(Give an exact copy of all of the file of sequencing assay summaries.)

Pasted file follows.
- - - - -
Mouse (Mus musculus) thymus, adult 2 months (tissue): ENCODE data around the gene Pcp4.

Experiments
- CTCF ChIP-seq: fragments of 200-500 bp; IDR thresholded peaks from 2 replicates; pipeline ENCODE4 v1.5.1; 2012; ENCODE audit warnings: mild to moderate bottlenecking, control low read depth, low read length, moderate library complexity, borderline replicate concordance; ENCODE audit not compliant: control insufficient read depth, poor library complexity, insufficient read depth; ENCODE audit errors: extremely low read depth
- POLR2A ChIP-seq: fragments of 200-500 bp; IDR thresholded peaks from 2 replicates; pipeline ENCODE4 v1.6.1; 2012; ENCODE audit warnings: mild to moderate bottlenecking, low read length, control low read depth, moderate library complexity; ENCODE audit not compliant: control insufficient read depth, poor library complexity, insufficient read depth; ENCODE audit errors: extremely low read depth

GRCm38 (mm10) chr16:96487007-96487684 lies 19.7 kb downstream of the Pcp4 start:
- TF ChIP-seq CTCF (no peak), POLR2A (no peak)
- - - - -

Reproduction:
Mouse (Mus musculus) thymus, adult 2 months (tissue): ENCODE data around the gene Pcp4.

Experiments
- CTCF ChIP-seq: fragments of 200-500 bp; IDR thresholded peaks from 2 replicates; pipeline ENCODE4 v1.5.1; 2012; ENCODE audit warnings: mild to moderate bottlenecking, control low read depth, low read length, moderate library complexity, borderline replicate concordance; ENCODE audit not compliant: control insufficient read depth, poor library complexity, insufficient read depth; ENCODE audit errors: extremely low read depth
- POLR2A ChIP-seq: fragments of 200-500 bp; IDR thresholded peaks from 2 replicates; pipeline ENCODE4 v1.6.1; 2012; ENCODE audit warnings: mild to moderate bottlenecking, low read length, control low read depth, moderate library complexity; ENCODE audit not compliant: control insufficient read depth, poor library complexity, insufficient read depth; ENCODE audit errors: extremely low read depth

GRCm38 (mm10) chr16:96487007-96487684 lies 19.7 kb downstream of the Pcp4 start:
- TF ChIP-seq CTCF (no peak), POLR2A (no peak)